Vanessa Adzaip works at DeafNT as the Auslan Program Coordinator. This is Vanessa’s story as told on the National Disability Services’ Care Careers blog. See the original story on their website.
Vanessa is an Auslan program coordinator and lecturer, supporting deaf children, young people, and their families, to improve their communication skills. Vanessa also works with professionals who want to study Auslan.
“I am a Deaf person raised by hearing parents who never lost hope despite the difficulties I faced because of my hearing loss. My family sent me to a special education school offering a Deaf unit. I found myself very comfortable and happy with classmates who were like me, because I could communicate and understand them completely, so much better than at hearing school.
My performance in my secondary years inspired me to keep on dreaming for more success with the enlightenment, love and support of my dear parents and relatives. I enrolled at Holy Name University taking up a Bachelor of Secondary Education majoring in Special Education and Computer Science. I was very anxious, knowing that I was the only deaf student enrolled in the university.
I struggled at university because there were no deaf people and no interpreters. No one understood what I was going through. I was too anxious and afraid to tell people how difficult it was. I studied hard despite lack of sleep and in spite of my deafness.
Every day at university was stressful like you wouldn’t believe. Because I could not hear, in lessons I missed a lot of information. Group work, lectures and tutorials were so hard for me to deal with, because I was struggling to hear what was going on. At least my classmates were there to help and they learned some sign language. I was silent in classes, and was often in the library – a hidden corner where I could be alone and keep myself happy and comfortable.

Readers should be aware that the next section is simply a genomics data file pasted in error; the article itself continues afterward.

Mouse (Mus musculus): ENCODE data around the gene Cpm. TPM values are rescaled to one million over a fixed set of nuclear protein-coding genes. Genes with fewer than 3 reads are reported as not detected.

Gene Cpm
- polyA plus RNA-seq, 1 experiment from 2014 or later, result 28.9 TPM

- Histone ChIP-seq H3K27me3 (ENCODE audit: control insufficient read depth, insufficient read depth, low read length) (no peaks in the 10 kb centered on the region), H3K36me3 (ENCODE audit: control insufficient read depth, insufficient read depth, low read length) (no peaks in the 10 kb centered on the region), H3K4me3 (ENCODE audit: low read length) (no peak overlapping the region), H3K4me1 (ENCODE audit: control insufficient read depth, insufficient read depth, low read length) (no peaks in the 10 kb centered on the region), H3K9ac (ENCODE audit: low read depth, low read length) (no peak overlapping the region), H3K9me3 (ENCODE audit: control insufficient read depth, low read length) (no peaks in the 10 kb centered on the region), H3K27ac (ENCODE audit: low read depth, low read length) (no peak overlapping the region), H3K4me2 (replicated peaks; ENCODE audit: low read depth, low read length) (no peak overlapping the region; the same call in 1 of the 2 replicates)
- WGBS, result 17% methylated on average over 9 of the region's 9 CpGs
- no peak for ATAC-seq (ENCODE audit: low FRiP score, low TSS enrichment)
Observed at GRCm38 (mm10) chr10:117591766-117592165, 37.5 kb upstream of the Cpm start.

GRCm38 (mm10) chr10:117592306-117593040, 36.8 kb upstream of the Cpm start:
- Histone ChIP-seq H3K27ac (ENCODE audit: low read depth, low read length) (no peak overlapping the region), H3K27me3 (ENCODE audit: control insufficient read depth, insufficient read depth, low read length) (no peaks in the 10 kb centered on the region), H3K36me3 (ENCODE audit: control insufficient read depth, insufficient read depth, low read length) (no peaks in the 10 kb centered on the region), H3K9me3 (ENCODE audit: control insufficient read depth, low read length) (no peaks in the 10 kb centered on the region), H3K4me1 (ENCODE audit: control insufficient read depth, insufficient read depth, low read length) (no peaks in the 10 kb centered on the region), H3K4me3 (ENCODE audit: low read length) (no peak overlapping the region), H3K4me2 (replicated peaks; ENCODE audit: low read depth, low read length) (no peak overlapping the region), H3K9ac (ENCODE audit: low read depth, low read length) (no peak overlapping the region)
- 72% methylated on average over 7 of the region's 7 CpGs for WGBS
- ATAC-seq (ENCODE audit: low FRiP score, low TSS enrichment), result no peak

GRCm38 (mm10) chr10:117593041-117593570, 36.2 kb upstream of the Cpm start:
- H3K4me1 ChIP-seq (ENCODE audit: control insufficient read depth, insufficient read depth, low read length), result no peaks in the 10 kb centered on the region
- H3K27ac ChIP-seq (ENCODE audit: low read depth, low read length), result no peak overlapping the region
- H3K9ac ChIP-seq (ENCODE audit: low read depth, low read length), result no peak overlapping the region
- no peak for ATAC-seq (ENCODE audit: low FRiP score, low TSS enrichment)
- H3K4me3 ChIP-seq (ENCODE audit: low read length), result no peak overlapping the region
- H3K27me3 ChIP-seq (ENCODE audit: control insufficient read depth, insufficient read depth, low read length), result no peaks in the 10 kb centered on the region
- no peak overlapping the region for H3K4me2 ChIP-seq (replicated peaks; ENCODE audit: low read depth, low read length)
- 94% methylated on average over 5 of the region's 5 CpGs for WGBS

Life was really not easy as you could imagine – full of frustration, language barriers, lack of social skills, audism and a struggle to understand everything. But did I EVER give up? No! I kept going. I was the first deaf person in Holy Name University’s history to graduate.
I needed to express what I have been through with so that you can understand how to deal with Deaf people like me, especially children. Nowadays we need more activism to be included into their education at schools, and for their families who face many barriers.
I worked with brilliant deaf children at Klemzig Primary School in Adelaide for two years and then moved up to Darwin because of my husband’s apprenticeship. I had thought I would never be able to work with deaf children again.
Then one day, one of my Deaf friends told me that Deaf Children Australia, who are based in Melbourne, were looking for a qualified teacher to work at DeafNT. I felt uncertain about working with children again, however when I saw them I felt I could give them new hope. Some of them had no language, and were falling ever behind in their learning because of an isolating deafness. It caused me to reflect back on my own life and where I had come from. I went home and tried to sleep but I was turning all my life events over in my head, thinking about the journey that had brought me here.
My experience was similar to their situations. I knew what they could do and what could happen to them. So I decided to use what power I had to help them towards a solution and to have a better education. I have now been working with them in the Northern Territory for 3 years and I really love it. I have been greatly rewarded by the many things that they have achieved.”
DeafNT, in partnership with NT Department of Education, is providing Auslan video conferencing services to deaf children, young people and their families from remote areas across the Northern Territory who choose to use sign language to access education.
The program is also providing opportunities for these children, young people and families to receive services such as Auslan language proficiency development, first language role models, mentoring and counselling through Auslan. Vanessa Adzaip